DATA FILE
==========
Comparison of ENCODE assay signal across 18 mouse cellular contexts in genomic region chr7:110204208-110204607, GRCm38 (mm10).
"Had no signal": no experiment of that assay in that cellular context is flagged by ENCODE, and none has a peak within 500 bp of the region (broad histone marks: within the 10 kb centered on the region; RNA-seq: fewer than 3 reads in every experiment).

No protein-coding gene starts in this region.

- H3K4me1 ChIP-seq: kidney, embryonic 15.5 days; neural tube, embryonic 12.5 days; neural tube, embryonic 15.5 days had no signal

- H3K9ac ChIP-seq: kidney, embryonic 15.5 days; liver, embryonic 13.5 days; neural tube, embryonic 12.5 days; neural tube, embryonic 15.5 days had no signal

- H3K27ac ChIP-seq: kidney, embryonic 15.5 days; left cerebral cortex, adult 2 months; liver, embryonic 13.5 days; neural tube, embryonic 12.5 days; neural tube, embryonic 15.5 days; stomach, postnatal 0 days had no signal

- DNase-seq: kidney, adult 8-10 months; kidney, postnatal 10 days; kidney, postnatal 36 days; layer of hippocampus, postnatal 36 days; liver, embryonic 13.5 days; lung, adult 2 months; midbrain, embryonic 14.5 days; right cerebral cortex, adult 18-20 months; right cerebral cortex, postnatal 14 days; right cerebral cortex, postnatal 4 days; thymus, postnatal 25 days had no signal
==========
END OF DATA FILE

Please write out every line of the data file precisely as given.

Comparison of ENCODE assay signal across 18 mouse cellular contexts in genomic region chr7:110204208-110204607, GRCm38 (mm10).
"Had no signal": no experiment of that assay in that cellular context is flagged by ENCODE, and none has a peak within 500 bp of the region (broad histone marks: within the 10 kb centered on the region; RNA-seq: fewer than 3 reads in every experiment).

No protein-coding gene starts in this region.

- H3K4me1 ChIP-seq: kidney, embryonic 15.5 days; neural tube, embryonic 12.5 days; neural tube, embryonic 15.5 days had no signal

- H3K9ac ChIP-seq: kidney, embryonic 15.5 days; liver, embryonic 13.5 days; neural tube, embryonic 12.5 days; neural tube, embryonic 15.5 days had no signal

- H3K27ac ChIP-seq: kidney, embryonic 15.5 days; left cerebral cortex, adult 2 months; liver, embryonic 13.5 days; neural tube, embryonic 12.5 days; neural tube, embryonic 15.5 days; stomach, postnatal 0 days had no signal

- DNase-seq: kidney, adult 8-10 months; kidney, postnatal 10 days; kidney, postnatal 36 days; layer of hippocampus, postnatal 36 days; liver, embryonic 13.5 days; lung, adult 2 months; midbrain, embryonic 14.5 days; right cerebral cortex, adult 18-20 months; right cerebral cortex, postnatal 14 days; right cerebral cortex, postnatal 4 days; thymus, postnatal 25 days had no signal